We have heard from various articles that 2014 is the Year of the Customer. That statement is pretty easy to comprehend when a salesman is selling cars or a physician is treating patients. But what does that really mean for a human resource professional?
First, we must consider the number of customers that we have, as it isn’t just one group of people. Let’s start with the internal customers that work for the same organization. Even these are multiple, separate groups. Your own HR team deserves the same customer service and attentiveness as everyone else does so it starts there. Next comes the leadership that sets the expectation, standards and desired outcomes. They are customers that ask for data, budget outcomes, strategic planning and results. Maybe you don’t count them as true customers but they are.
The next group of internal customers are those hiring managers that can make or break you in your recruitment position. What kind of relationship do you have with them? Have you been to their departments? Talked to the people that work there? Do you understand the culture of the unit and the type of candidate that will be successful there? Having a solid grasp on the position skills and behaviors is very important to being able to fill the opening with the most qualified person. To do all of this, you must have a true partnership relationship with each hiring manager. Once you work together toward the same goal, the respect and teamwork will be mutually appreciated.
The last group of internal relationships that you build are those other areas that interface with HR recruitment on a daily basis. They too are important to the success of your recruitment program and will include titles such as compensation, education and training, IT and marketing.
Let’s move outside of the organization now and discuss the external customers. The first sector is the local regional relationships that you have developed in the community. These may include your local schools, guidance counselors, relocation experts and others. Outside your community you may be involved in statewide or national organizations and develop business ties to vendors for background checks, sourcing, advertising, etc. All of those are important to your position but let’s discuss the most important customer that you have – the applicant.
Before we talk about the applicant, I would like you to put on your “applicant hat” and recall the last experience you had when you searched for a job. If it was a long time ago, it was probably a fairly positive responsive experience. There were frequent conversations, a hiring manager eager to see you and sell the department and a decent time frame for decision-making. Now add technology and the new and improved processes.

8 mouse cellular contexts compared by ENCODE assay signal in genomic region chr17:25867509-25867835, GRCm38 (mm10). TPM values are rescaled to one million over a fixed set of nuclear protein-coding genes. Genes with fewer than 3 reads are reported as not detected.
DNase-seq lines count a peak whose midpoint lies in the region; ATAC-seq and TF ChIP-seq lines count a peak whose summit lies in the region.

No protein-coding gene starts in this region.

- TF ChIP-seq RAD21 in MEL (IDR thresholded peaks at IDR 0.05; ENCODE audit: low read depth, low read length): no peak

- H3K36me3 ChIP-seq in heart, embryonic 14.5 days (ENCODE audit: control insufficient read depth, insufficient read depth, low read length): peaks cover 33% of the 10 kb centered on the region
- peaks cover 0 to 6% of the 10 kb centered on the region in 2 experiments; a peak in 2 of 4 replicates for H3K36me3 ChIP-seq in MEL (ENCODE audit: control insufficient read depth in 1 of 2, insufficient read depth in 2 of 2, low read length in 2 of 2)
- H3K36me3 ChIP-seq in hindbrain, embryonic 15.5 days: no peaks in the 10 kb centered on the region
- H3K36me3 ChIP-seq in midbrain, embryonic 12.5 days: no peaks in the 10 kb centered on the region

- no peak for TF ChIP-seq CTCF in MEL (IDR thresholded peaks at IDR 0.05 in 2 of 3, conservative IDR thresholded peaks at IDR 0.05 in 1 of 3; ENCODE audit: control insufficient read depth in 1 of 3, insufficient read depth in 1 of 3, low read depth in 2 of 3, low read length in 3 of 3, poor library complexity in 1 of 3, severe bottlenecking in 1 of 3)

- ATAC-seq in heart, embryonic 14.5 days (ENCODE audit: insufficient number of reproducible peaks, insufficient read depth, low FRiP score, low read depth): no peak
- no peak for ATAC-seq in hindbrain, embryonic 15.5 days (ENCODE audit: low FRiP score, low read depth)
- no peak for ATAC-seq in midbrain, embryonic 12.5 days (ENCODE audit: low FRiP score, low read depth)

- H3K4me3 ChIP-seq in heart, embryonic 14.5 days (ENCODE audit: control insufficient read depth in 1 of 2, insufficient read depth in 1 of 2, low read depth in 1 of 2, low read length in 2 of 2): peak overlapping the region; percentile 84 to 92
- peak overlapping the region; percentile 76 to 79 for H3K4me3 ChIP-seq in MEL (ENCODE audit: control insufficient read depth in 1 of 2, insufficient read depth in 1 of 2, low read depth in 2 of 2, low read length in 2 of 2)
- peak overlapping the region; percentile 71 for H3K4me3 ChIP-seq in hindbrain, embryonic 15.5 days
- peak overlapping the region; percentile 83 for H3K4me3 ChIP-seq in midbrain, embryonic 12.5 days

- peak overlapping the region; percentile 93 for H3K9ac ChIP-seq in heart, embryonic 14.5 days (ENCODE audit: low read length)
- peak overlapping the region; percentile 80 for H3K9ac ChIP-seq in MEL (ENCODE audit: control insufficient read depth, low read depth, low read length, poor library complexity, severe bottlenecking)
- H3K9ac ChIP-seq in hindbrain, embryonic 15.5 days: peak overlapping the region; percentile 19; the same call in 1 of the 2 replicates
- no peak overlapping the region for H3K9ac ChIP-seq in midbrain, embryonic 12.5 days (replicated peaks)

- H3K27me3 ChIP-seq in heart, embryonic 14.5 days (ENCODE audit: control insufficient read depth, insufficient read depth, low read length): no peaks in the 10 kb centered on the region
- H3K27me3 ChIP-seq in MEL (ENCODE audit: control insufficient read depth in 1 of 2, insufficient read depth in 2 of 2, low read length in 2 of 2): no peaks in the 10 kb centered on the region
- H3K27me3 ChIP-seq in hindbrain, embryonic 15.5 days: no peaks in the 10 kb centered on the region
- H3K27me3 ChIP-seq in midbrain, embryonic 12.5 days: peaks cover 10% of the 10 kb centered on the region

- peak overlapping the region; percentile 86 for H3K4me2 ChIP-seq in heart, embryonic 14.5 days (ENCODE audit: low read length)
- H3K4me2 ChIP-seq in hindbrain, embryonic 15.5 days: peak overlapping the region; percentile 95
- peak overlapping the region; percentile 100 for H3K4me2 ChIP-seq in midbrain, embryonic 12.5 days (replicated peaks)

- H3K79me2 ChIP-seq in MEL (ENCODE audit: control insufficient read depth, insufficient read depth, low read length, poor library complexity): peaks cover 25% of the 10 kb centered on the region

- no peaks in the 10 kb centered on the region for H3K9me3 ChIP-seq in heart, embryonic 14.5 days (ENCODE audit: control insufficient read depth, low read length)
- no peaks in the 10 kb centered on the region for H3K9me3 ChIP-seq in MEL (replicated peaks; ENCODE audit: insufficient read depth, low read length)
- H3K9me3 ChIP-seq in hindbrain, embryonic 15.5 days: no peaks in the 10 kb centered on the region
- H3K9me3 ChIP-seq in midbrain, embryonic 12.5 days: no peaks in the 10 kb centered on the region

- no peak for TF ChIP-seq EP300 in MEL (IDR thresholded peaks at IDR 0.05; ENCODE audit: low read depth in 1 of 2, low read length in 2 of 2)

First, someone that has no relationship with the hiring manager nor understands the culture and the unique selling points of the department may do sourcing. Application processes are normally long and tedious and then normally go into the applicant-tracking queue. From there, you may be using software to screen the applicants via technology so that the final “qualified” candidates will reach the recruiter’s computer for review.
Depending on your process, the recruiter may visually screen and pick the top few and forward to the hiring manager. In other organizations, the recruiter will do a phone screen and then set up an interview when appropriate. Once interviewed, often the applicant is sent away to then wait for contact from the hiring manager for the next step. Best practice processes will move the interview immediately to the hiring manager or perhaps do the interview together. The quicker the better as we can’t forget that strong candidates are interviewing elsewhere and may be lost to your organization because of your process.
Treating your candidate with respect is crucial and continually informing them of next steps, time frames, decision date, etc. is very important. It is all about treating the applicant the way you would want to be treated. Technology has added excellent expertise to the hiring processes in today’s world with sourcing, applicant tracking, screening, references, background checks, onboarding, etc. all online. Most organizations have the tools they need but we can’t forget the people are what make the difference. How you, as an HR professional, move the candidate through the system and how you treat the applicant is often the winning factor. Excellent customer service is still extremely important to the success of HR recruitment.